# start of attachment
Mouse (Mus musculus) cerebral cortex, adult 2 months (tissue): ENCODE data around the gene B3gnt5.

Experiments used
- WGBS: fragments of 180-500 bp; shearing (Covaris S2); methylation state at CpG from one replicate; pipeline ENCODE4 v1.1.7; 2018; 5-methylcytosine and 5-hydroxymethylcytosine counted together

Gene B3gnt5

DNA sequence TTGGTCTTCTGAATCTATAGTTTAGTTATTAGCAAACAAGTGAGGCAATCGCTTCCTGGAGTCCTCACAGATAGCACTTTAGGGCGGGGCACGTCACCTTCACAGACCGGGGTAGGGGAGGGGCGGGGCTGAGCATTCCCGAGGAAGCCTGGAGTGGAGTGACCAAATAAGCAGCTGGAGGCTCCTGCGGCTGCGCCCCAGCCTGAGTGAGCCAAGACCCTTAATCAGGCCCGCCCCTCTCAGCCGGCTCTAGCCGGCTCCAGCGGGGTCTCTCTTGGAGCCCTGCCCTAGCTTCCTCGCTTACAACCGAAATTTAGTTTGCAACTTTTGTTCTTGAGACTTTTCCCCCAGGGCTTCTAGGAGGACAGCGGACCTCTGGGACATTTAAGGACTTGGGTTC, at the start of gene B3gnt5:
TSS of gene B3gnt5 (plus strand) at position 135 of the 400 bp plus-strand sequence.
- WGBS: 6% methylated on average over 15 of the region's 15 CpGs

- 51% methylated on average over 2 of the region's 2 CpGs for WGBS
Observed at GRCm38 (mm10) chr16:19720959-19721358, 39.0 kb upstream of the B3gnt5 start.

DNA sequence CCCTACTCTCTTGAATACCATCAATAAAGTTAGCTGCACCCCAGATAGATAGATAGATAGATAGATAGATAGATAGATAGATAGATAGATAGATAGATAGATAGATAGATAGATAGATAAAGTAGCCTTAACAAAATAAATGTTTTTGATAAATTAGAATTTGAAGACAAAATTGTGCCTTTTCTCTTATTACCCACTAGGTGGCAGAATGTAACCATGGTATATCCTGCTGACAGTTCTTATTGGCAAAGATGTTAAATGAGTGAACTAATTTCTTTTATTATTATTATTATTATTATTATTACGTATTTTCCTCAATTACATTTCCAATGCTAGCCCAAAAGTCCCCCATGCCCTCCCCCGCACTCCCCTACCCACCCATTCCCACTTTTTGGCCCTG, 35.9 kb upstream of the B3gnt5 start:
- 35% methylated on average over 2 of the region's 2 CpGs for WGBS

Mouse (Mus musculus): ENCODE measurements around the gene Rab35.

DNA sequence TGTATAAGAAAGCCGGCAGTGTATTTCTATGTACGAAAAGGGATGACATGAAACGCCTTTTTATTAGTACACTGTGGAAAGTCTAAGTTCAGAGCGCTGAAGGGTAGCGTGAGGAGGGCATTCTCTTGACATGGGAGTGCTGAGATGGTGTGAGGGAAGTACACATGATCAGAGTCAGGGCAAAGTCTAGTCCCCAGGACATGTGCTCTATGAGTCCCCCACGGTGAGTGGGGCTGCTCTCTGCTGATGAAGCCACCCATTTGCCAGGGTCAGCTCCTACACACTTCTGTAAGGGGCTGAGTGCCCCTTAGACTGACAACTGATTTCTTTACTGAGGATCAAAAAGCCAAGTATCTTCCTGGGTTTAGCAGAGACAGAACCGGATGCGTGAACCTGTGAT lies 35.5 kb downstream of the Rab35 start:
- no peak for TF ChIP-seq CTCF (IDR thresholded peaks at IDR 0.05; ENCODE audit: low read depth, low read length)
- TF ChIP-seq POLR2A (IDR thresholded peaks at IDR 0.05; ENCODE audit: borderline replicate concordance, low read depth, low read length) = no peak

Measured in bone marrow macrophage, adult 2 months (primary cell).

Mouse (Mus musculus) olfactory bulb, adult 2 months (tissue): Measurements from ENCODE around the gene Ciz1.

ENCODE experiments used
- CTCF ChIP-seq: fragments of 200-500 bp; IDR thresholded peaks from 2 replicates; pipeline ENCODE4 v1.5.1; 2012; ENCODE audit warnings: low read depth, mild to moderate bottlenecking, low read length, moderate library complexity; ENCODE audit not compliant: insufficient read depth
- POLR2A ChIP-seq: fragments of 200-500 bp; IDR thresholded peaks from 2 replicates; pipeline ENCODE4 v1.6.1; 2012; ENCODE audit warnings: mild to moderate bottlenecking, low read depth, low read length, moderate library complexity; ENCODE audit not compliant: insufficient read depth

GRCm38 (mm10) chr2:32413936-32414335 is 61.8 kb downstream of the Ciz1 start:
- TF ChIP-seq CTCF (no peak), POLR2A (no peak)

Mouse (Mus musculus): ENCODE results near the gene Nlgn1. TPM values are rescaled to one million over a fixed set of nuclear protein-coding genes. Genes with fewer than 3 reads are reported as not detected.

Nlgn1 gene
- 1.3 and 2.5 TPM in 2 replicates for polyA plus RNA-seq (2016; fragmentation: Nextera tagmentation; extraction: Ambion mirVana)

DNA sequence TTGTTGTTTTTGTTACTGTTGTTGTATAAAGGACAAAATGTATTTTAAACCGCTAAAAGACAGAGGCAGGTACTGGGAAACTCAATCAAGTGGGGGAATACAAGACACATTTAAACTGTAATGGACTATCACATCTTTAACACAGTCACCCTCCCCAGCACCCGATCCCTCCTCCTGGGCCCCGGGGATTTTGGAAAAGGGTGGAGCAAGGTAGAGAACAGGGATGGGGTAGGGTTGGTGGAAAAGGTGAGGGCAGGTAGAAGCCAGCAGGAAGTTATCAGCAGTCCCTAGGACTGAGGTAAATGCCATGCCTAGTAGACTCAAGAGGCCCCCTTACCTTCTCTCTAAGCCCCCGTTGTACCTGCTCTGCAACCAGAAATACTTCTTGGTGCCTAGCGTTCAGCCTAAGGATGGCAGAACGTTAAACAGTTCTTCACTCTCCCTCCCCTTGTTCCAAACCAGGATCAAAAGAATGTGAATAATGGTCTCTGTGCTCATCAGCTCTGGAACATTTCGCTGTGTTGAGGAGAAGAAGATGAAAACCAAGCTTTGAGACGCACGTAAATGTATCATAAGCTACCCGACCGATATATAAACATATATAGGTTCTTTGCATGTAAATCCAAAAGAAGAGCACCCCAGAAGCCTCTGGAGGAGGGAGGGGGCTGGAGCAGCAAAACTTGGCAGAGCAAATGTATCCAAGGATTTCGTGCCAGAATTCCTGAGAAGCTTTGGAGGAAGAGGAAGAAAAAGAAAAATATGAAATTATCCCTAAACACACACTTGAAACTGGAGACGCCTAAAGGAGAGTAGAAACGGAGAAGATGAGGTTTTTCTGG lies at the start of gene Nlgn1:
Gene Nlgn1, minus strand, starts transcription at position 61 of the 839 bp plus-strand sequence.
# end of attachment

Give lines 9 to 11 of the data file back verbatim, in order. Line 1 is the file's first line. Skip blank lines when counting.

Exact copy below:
Observed at GRCm38 (mm10) chr16:19720959-19721358, 39.0 kb upstream of the B3gnt5 start.

DNA sequence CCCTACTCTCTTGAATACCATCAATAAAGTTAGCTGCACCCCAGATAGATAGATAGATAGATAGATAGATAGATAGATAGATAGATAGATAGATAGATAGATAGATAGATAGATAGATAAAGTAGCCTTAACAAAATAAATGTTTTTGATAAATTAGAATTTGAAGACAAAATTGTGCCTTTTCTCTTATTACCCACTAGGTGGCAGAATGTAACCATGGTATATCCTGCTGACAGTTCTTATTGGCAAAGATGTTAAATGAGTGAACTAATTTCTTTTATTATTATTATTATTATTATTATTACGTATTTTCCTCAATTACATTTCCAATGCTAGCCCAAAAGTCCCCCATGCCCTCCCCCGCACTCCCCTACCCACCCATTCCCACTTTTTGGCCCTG, 35.9 kb upstream of the B3gnt5 start:
- 35% methylated on average over 2 of the region's 2 CpGs for WGBS